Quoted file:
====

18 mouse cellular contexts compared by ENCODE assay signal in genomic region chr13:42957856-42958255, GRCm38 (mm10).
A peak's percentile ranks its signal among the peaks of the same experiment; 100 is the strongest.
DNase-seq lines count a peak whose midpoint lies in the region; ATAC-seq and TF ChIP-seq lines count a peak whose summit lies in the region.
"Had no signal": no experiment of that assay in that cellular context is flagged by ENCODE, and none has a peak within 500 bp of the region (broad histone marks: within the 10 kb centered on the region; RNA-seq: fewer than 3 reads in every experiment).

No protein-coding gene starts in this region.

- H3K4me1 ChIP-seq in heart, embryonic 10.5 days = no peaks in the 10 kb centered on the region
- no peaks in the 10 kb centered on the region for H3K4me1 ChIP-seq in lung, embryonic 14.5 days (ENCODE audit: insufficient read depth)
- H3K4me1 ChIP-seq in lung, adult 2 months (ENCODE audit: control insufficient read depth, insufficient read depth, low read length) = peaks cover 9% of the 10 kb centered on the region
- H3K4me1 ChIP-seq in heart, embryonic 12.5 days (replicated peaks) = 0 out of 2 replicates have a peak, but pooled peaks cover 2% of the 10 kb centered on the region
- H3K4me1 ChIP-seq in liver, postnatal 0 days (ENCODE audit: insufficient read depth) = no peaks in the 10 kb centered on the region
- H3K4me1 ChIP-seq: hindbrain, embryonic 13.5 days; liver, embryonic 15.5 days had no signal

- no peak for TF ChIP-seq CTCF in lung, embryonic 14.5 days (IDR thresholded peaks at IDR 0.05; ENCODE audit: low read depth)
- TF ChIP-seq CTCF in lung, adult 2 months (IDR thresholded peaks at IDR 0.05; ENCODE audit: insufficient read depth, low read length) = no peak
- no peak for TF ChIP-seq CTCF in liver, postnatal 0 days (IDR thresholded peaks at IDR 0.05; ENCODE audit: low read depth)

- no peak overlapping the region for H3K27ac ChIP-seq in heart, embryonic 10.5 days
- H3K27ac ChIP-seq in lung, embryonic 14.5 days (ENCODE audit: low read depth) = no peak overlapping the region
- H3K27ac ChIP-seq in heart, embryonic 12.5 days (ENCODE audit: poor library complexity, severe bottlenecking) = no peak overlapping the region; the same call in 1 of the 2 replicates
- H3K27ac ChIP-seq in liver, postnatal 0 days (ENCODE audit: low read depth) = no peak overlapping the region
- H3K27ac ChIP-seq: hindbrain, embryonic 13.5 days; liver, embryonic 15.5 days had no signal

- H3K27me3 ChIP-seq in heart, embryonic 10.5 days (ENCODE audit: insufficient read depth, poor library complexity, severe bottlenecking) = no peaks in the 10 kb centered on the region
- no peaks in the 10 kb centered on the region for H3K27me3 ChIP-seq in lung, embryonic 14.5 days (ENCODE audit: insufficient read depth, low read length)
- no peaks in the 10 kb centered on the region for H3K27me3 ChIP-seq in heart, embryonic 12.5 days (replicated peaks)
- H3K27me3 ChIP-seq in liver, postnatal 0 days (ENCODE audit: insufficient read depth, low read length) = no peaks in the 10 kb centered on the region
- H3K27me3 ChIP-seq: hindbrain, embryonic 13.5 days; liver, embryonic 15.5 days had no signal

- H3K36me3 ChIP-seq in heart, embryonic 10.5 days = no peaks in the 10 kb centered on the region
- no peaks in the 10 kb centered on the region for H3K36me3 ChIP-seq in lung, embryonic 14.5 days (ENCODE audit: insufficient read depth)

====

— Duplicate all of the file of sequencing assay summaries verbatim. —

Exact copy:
18 mouse cellular contexts compared by ENCODE assay signal in genomic region chr13:42957856-42958255, GRCm38 (mm10).
A peak's percentile ranks its signal among the peaks of the same experiment; 100 is the strongest.
DNase-seq lines count a peak whose midpoint lies in the region; ATAC-seq and TF ChIP-seq lines count a peak whose summit lies in the region.
"Had no signal": no experiment of that assay in that cellular context is flagged by ENCODE, and none has a peak within 500 bp of the region (broad histone marks: within the 10 kb centered on the region; RNA-seq: fewer than 3 reads in every experiment).

No protein-coding gene starts in this region.

- H3K4me1 ChIP-seq in heart, embryonic 10.5 days = no peaks in the 10 kb centered on the region
- no peaks in the 10 kb centered on the region for H3K4me1 ChIP-seq in lung, embryonic 14.5 days (ENCODE audit: insufficient read depth)
- H3K4me1 ChIP-seq in lung, adult 2 months (ENCODE audit: control insufficient read depth, insufficient read depth, low read length) = peaks cover 9% of the 10 kb centered on the region
- H3K4me1 ChIP-seq in heart, embryonic 12.5 days (replicated peaks) = 0 out of 2 replicates have a peak, but pooled peaks cover 2% of the 10 kb centered on the region
- H3K4me1 ChIP-seq in liver, postnatal 0 days (ENCODE audit: insufficient read depth) = no peaks in the 10 kb centered on the region
- H3K4me1 ChIP-seq: hindbrain, embryonic 13.5 days; liver, embryonic 15.5 days had no signal

- no peak for TF ChIP-seq CTCF in lung, embryonic 14.5 days (IDR thresholded peaks at IDR 0.05; ENCODE audit: low read depth)
- TF ChIP-seq CTCF in lung, adult 2 months (IDR thresholded peaks at IDR 0.05; ENCODE audit: insufficient read depth, low read length) = no peak
- no peak for TF ChIP-seq CTCF in liver, postnatal 0 days (IDR thresholded peaks at IDR 0.05; ENCODE audit: low read depth)

- no peak overlapping the region for H3K27ac ChIP-seq in heart, embryonic 10.5 days
- H3K27ac ChIP-seq in lung, embryonic 14.5 days (ENCODE audit: low read depth) = no peak overlapping the region
- H3K27ac ChIP-seq in heart, embryonic 12.5 days (ENCODE audit: poor library complexity, severe bottlenecking) = no peak overlapping the region; the same call in 1 of the 2 replicates
- H3K27ac ChIP-seq in liver, postnatal 0 days (ENCODE audit: low read depth) = no peak overlapping the region
- H3K27ac ChIP-seq: hindbrain, embryonic 13.5 days; liver, embryonic 15.5 days had no signal

- H3K27me3 ChIP-seq in heart, embryonic 10.5 days (ENCODE audit: insufficient read depth, poor library complexity, severe bottlenecking) = no peaks in the 10 kb centered on the region
- no peaks in the 10 kb centered on the region for H3K27me3 ChIP-seq in lung, embryonic 14.5 days (ENCODE audit: insufficient read depth, low read length)
- no peaks in the 10 kb centered on the region for H3K27me3 ChIP-seq in heart, embryonic 12.5 days (replicated peaks)
- H3K27me3 ChIP-seq in liver, postnatal 0 days (ENCODE audit: insufficient read depth, low read length) = no peaks in the 10 kb centered on the region
- H3K27me3 ChIP-seq: hindbrain, embryonic 13.5 days; liver, embryonic 15.5 days had no signal

- H3K36me3 ChIP-seq in heart, embryonic 10.5 days = no peaks in the 10 kb centered on the region
- no peaks in the 10 kb centered on the region for H3K36me3 ChIP-seq in lung, embryonic 14.5 days (ENCODE audit: insufficient read depth)